New York City Jazz Record Review of COME TOGETHER MOVE APART

Review by Terrell Holmes, New York City Jazz Record April 2011

When one hears guitarist Nat Janoff play, one is as
likely to think of John Coltrane as Pat Metheny or Wes
Montgomery. Janoff’s style of playing compact layers
of rapid-fire notes, which recalls Trane’s “sheets of
sound", is a technique he uses throughout his latest
CD Come Together Move Apart.
Janoff wrote all the tunes on this disc and he takes
unique approaches to structure and melody. For
example, the rhythm section approaches the theme of
“Mood" without slavishly adhering to it. As Janoff
builds his solo, John Escreet lays down piano shadings
that are angular with a stark yet engaging tonality,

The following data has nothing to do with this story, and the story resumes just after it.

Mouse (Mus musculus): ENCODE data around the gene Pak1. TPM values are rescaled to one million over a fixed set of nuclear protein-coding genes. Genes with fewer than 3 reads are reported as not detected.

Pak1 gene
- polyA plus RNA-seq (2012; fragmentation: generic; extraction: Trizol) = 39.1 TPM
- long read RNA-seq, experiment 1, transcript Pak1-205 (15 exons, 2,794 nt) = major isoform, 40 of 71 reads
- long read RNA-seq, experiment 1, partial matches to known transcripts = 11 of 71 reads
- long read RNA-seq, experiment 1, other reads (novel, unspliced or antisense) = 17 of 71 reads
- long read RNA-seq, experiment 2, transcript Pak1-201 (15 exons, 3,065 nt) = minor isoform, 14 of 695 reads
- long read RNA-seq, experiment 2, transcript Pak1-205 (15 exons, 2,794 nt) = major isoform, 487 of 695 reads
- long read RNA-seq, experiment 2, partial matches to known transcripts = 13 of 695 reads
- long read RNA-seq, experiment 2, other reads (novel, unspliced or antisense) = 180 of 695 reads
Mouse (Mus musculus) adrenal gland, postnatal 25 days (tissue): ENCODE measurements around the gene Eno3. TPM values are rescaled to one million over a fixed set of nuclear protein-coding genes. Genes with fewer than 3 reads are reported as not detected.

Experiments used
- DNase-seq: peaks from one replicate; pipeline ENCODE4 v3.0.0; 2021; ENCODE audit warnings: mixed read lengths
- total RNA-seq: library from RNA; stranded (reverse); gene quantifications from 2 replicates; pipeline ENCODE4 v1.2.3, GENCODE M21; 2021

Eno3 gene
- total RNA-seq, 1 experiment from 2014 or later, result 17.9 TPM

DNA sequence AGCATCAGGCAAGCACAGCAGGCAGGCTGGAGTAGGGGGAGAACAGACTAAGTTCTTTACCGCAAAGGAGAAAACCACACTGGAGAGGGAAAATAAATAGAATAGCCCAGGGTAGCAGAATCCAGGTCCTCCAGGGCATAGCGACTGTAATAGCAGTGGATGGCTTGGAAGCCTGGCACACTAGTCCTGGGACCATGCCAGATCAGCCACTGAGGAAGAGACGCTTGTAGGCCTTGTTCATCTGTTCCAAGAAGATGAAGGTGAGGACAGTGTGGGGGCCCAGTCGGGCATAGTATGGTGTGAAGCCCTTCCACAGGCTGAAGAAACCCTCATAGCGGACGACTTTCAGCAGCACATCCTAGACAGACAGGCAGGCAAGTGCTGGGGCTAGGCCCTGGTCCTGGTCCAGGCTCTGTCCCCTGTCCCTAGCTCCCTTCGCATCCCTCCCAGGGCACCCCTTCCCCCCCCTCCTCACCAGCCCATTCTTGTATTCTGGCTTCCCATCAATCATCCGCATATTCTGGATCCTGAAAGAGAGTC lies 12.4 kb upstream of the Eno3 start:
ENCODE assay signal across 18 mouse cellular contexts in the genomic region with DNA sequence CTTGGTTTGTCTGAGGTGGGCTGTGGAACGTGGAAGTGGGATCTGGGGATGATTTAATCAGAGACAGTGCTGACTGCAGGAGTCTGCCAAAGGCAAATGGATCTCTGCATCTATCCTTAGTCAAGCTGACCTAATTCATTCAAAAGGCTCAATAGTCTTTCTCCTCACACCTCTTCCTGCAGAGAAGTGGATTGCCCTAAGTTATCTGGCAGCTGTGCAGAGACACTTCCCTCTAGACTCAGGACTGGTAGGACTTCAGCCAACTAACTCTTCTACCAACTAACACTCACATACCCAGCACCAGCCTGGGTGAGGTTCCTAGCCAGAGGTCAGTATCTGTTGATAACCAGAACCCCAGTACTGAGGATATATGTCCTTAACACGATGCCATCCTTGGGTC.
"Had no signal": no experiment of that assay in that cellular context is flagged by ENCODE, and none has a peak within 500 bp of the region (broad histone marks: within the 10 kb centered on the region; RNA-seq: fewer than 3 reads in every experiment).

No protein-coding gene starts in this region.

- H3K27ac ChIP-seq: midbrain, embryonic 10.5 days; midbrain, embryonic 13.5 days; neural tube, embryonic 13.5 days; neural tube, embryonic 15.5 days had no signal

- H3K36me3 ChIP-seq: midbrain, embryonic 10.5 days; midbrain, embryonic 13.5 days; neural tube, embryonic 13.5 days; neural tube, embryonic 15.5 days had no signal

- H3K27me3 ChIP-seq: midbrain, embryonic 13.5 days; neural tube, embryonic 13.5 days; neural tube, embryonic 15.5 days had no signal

which bassist François Moutin follows with an equally
dynamic solo. Janoff sizzles on “Shorter Times";
Moutin, egged on by Escreet, scampers along as
drummer Chris Carroll thrashes behind them. Janoff
switches up nicely on the optimistic “Hope Fills My
Heart" by distorting his electric guitar to rock pedigree.
Moutin outdoes himself here with the speed and skill
of his plucking and Escreet adds pleasingly off-center
phrasing.
Janoff is dynamite on upbeat bright tunes like
“Partly Cloudy" and the closing tune “Transit" yet, as
periodically incendiary as this quartet can be, the soft-
voiced and sparkling “Sketch 1" and “Sketch 2" show
that they can play with subtlety. One of the more
intriguing tunes on the disc is the moody and clever
“Sunday Morning", where Janoff riffs at one tempo,
the rest of the band seems to play at another but
everyone’s actually on the same page. It’s this kind of
spirit and creativity that makes Come Together Move
Apart such a pleasure.